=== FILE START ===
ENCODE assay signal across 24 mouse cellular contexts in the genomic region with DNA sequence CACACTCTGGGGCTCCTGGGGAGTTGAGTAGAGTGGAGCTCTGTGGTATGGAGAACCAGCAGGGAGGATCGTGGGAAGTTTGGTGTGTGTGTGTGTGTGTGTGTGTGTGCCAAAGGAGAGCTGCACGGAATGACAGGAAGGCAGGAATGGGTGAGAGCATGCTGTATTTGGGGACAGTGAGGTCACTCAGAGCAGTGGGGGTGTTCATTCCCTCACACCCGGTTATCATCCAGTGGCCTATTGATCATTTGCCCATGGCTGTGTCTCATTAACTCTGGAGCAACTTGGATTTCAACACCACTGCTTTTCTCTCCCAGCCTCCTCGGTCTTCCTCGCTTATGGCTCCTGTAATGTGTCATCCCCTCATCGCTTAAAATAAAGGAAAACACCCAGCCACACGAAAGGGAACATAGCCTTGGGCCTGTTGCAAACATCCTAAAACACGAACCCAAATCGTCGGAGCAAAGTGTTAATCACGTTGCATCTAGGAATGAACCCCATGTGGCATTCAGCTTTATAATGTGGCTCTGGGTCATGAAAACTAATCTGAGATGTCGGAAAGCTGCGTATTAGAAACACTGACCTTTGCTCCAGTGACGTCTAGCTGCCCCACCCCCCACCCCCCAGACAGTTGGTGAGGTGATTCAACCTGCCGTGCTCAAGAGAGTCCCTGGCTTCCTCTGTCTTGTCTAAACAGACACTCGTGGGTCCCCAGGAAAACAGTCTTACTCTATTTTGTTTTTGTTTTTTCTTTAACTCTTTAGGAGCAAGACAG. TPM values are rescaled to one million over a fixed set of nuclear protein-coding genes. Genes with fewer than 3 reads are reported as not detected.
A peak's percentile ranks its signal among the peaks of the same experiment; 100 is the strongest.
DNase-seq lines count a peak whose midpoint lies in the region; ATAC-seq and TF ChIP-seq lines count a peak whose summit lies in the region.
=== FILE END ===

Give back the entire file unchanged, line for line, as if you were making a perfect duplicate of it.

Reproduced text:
ENCODE assay signal across 24 mouse cellular contexts in the genomic region with DNA sequence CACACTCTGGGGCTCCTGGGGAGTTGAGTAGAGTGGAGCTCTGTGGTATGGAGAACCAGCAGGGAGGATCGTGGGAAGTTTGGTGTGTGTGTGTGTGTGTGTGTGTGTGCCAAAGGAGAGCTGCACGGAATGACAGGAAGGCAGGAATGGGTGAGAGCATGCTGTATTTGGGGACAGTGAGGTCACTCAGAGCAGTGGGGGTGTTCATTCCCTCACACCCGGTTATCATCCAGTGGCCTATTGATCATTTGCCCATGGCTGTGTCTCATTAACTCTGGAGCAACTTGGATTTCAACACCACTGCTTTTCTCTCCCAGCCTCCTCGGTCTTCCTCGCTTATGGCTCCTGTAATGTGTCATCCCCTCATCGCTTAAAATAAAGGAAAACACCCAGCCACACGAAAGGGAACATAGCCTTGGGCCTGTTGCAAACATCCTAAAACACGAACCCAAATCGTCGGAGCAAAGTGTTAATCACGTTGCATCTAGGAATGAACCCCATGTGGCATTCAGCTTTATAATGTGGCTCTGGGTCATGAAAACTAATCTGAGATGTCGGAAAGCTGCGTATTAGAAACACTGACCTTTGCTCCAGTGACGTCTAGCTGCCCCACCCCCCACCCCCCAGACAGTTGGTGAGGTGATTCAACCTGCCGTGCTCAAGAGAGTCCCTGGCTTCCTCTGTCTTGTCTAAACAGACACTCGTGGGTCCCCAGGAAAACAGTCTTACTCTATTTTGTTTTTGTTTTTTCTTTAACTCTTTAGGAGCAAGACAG. TPM values are rescaled to one million over a fixed set of nuclear protein-coding genes. Genes with fewer than 3 reads are reported as not detected.
A peak's percentile ranks its signal among the peaks of the same experiment; 100 is the strongest.
DNase-seq lines count a peak whose midpoint lies in the region; ATAC-seq and TF ChIP-seq lines count a peak whose summit lies in the region.